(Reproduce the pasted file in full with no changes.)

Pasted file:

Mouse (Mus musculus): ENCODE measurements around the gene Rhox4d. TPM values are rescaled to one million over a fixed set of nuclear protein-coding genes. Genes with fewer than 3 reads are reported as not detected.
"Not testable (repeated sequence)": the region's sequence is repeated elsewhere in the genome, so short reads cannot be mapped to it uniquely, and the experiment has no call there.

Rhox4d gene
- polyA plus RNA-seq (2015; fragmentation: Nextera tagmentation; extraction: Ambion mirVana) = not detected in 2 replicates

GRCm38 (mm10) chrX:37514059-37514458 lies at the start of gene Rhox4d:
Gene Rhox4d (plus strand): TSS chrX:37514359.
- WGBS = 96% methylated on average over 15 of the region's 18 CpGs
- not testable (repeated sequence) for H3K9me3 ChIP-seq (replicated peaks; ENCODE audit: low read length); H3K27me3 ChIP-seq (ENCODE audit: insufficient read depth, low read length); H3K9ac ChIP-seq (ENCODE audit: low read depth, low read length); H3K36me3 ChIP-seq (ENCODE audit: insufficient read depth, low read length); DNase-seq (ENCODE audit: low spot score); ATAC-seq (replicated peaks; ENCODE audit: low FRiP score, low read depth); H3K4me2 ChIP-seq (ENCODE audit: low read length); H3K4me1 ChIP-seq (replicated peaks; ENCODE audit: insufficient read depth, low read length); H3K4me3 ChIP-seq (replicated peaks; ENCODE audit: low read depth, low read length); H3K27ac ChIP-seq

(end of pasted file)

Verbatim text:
Mouse (Mus musculus): ENCODE measurements around the gene Rhox4d. TPM values are rescaled to one million over a fixed set of nuclear protein-coding genes. Genes with fewer than 3 reads are reported as not detected.
"Not testable (repeated sequence)": the region's sequence is repeated elsewhere in the genome, so short reads cannot be mapped to it uniquely, and the experiment has no call there.

Rhox4d gene
- polyA plus RNA-seq (2015; fragmentation: Nextera tagmentation; extraction: Ambion mirVana) = not detected in 2 replicates

GRCm38 (mm10) chrX:37514059-37514458 lies at the start of gene Rhox4d:
Gene Rhox4d (plus strand): TSS chrX:37514359.
- WGBS = 96% methylated on average over 15 of the region's 18 CpGs
- not testable (repeated sequence) for H3K9me3 ChIP-seq (replicated peaks; ENCODE audit: low read length); H3K27me3 ChIP-seq (ENCODE audit: insufficient read depth, low read length); H3K9ac ChIP-seq (ENCODE audit: low read depth, low read length); H3K36me3 ChIP-seq (ENCODE audit: insufficient read depth, low read length); DNase-seq (ENCODE audit: low spot score); ATAC-seq (replicated peaks; ENCODE audit: low FRiP score, low read depth); H3K4me2 ChIP-seq (ENCODE audit: low read length); H3K4me1 ChIP-seq (replicated peaks; ENCODE audit: insufficient read depth, low read length); H3K4me3 ChIP-seq (replicated peaks; ENCODE audit: low read depth, low read length); H3K27ac ChIP-seq